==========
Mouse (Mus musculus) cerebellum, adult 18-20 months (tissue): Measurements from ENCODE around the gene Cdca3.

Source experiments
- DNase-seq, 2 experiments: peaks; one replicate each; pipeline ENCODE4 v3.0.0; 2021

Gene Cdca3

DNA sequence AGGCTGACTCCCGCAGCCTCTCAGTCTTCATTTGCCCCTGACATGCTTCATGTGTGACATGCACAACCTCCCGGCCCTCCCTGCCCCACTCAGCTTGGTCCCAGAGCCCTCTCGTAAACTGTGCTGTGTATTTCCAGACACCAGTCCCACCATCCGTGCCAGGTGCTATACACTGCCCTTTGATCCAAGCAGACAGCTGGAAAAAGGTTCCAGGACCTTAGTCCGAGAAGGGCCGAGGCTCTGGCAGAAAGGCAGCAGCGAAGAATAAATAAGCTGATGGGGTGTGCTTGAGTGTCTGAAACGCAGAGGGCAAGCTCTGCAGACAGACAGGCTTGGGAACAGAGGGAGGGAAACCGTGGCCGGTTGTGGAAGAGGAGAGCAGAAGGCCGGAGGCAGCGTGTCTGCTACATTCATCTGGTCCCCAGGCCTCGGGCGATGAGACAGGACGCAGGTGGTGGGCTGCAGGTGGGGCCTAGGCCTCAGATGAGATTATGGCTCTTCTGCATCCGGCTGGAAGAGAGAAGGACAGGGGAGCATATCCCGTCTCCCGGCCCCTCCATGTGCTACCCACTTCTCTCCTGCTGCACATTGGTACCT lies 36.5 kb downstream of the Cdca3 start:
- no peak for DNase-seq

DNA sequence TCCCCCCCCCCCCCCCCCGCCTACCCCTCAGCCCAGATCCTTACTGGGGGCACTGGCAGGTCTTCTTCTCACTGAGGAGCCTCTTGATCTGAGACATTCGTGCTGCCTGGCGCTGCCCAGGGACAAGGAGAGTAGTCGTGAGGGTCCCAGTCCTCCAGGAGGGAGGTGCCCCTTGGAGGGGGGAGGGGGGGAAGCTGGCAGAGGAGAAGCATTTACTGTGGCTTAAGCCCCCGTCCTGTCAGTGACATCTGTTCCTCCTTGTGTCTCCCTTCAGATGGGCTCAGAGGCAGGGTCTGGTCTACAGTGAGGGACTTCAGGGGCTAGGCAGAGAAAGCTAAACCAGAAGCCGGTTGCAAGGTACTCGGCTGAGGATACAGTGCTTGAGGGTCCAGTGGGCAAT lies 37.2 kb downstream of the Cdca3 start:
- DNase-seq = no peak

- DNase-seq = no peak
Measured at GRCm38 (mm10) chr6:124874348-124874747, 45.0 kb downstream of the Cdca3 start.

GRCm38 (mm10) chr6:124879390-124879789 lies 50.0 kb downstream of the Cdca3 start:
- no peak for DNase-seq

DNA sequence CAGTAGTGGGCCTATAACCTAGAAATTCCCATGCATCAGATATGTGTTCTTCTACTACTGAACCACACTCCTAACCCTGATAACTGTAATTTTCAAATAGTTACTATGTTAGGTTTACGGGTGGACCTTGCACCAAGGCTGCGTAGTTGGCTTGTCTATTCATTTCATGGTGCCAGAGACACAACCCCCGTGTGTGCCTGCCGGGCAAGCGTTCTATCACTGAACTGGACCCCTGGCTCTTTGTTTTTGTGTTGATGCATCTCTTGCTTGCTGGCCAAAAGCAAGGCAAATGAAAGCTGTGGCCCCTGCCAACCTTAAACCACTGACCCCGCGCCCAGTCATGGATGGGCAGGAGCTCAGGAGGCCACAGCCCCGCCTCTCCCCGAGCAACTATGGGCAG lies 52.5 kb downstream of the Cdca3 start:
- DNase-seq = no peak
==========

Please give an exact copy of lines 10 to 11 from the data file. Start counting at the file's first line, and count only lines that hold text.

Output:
Measured at GRCm38 (mm10) chr6:124874348-124874747, 45.0 kb downstream of the Cdca3 start.

GRCm38 (mm10) chr6:124879390-124879789 lies 50.0 kb downstream of the Cdca3 start: